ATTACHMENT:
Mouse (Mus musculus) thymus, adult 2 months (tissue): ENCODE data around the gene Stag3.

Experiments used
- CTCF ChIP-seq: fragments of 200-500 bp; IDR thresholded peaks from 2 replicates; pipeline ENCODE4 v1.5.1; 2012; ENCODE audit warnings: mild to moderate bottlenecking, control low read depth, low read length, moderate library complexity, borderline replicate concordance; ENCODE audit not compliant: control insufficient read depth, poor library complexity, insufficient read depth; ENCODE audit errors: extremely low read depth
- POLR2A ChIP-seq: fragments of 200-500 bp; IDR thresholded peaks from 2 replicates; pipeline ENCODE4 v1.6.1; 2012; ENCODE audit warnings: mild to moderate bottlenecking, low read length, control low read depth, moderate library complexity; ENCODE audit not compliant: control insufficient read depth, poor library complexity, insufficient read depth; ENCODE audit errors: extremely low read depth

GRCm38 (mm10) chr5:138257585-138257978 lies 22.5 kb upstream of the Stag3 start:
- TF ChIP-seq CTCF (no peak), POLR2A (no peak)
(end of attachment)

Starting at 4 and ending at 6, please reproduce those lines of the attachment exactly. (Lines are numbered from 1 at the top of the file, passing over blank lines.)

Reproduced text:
- POLR2A ChIP-seq: fragments of 200-500 bp; IDR thresholded peaks from 2 replicates; pipeline ENCODE4 v1.6.1; 2012; ENCODE audit warnings: mild to moderate bottlenecking, low read length, control low read depth, moderate library complexity; ENCODE audit not compliant: control insufficient read depth, poor library complexity, insufficient read depth; ENCODE audit errors: extremely low read depth

GRCm38 (mm10) chr5:138257585-138257978 lies 22.5 kb upstream of the Stag3 start:
- TF ChIP-seq CTCF (no peak), POLR2A (no peak)